Forgiveness is often discussed in addiction treatment, and in general has been shown to bolster mental health, hope, and self-esteem.  People are frequently told that they ‘should’ forgive a loved one, or that they ‘need to’ forgive themselves.  Tangible tactics on how to forgive are oft-omitted.  This article neglects philosophical pontifications as to what forgiveness is and instead focuses on specific techniques, based on the Enright model of forgiveness, that actually result in the experience of forgiveness.

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It’s well-known that addiction hijacks the brain. Even though addicts are aware of the negative consequences of continuing to use, they still do it. As the disease progresses, they will start to lie, steal, cheat, and worse… anything to get their drug of choice. Eventually, they find themselves alone, with all their relationships in smoldering ruins and nowhere to turn for help. But is there hope when it comes to overcoming addiction? Can you ever get over it? If so, how?

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There’s no such thing as good emotions and bad emotions—they’re all what makes us human. Here’s why we should reevaluate how we view and treat emotions.

As a society, we don’t try to hide the simple fact that we don’t like emotions. We view them as weak, as troublesome and useless, specifically if they are termed “negative.” They get in the way of our everyday lives. As a result, we do not express what we feel but instead suppress our emotions.

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Crafting your environment can help you create a solid foundation for your life in recovery. What’s your environment like? When you were living with addiction your environment might have been filled with people coming and going, so-called friends that you couldn’t actually trust. It might have been loud or unpredictable. Just like a negative environment can contribute to the chaos of addiction, a healthy environment can help you thrive in recovery.

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According to Johann Hari, the author of New York Time’s bestselling book, “Chasing the Scream: The First and Last Days of the War on Drugs,” everything we have come to know about addiction is wrong. Johann Hari is one of the many people who have been affected by their loved one’s struggles with substance abuse. Whether we like it or not, addiction is a family disease that needs to be addressed and treated as such.

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From navigating arguments to managing your finances, early recovery is often a crash course in the real world. It’s often said that people with substance use disorder stop maturing at the age they were when they started using. If you were addicted to drugs or alcohol throughout your teens or young adulthood, you probably missed on out on learning essential life skills.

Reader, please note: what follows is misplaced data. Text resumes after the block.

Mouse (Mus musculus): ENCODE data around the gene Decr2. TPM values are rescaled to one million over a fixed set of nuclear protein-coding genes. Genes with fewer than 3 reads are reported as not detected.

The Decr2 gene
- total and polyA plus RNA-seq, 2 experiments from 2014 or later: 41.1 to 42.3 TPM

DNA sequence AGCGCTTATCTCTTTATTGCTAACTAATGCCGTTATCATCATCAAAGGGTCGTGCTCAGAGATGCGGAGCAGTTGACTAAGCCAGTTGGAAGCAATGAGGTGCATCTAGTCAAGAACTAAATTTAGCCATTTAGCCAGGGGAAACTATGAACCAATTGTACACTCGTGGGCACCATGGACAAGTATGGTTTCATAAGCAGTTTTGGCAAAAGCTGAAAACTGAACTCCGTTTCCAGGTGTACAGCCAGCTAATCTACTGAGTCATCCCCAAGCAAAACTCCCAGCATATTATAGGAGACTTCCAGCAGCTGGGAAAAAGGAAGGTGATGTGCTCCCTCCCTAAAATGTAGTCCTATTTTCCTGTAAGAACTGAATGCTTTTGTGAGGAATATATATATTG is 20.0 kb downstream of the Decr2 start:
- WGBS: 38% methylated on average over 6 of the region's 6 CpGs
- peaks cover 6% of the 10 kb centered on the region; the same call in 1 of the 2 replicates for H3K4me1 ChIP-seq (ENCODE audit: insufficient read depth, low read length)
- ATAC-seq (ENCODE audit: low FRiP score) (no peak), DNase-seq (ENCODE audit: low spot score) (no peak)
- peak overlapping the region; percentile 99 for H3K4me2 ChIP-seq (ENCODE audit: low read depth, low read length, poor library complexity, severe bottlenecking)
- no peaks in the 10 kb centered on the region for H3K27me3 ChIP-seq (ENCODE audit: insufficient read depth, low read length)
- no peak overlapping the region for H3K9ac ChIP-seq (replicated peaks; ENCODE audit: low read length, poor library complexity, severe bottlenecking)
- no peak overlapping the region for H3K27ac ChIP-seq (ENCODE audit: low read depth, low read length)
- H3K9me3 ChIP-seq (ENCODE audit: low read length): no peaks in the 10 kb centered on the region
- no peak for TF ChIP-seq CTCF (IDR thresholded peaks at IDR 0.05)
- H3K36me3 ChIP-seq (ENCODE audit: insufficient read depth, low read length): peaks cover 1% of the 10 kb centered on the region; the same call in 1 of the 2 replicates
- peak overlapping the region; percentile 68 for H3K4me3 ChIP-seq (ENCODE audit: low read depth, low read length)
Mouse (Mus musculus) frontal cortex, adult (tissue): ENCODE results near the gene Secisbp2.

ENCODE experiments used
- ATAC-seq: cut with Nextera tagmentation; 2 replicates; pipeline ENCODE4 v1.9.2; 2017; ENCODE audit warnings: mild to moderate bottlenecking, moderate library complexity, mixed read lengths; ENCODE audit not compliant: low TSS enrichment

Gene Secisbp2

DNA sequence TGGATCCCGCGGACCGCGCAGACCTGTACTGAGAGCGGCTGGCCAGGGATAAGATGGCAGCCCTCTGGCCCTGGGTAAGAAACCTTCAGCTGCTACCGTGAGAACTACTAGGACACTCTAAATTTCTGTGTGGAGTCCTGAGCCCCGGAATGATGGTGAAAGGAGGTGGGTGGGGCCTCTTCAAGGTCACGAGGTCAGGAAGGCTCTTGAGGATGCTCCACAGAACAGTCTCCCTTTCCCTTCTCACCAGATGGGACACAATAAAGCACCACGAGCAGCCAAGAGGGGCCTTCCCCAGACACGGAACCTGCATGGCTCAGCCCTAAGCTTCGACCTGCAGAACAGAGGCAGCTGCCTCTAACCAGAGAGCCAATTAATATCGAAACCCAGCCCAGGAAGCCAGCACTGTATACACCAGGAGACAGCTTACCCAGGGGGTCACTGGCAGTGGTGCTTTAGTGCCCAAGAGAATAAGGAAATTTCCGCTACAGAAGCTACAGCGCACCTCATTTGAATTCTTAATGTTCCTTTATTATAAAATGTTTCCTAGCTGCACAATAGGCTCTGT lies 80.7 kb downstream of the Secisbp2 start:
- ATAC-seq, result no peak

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Substance abuse. Recovery. Relapse. We’ve all heard these terms, but sometimes it’s hard to understand the facts behind them…unless you’ve walked a mile in those shoes. Riddled with misunderstandings and myths, chemical dependency remains a mystery to many people. Addiction does significant damage to a person’s physical health, mental health, and overall well-being, not to mention the harm it does to family and friends. With so many people impacted, it’s important to dispel any confusion surrounding this disease and its’ far-reaching consequences.

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Let’s start with a definition. Procrastination is an automatic, negative, problem habit of needlessly postponing and delaying a timely and relevant activity until another day or time. It always involves a negative emotion that ranges from a whisper of affect to panic. The process always includes a diversionary activity. It practically always involves procrastination thinking, such as “I’ll fix the problem later.”

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He was famous in his field: a psychiatrist and professor at the local Ivy League university. A flyer initially drew me to one of his lectures.
As he spoke, it felt like my mind was exploding into millions of revelations. He spoke about things I’d always suspected, but had never known much about. And he showed, through studies and his own experience treating patients, how it worked. And it did work. I felt hope start to rise within me.

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Advocates of the 12 Steps and a spiritual way of life have been saying for decades that faith and belief are cornerstones to recovery. However, agnostics and atheists still have a hard time accepting the notion that spirituality must be a part of recovery. So, what does the science say? The facts are quite clear. Persons with strong religious beliefs report higher levels of life satisfaction, greater happiness, and fewer negative psychosocial consequences of traumatic life events.

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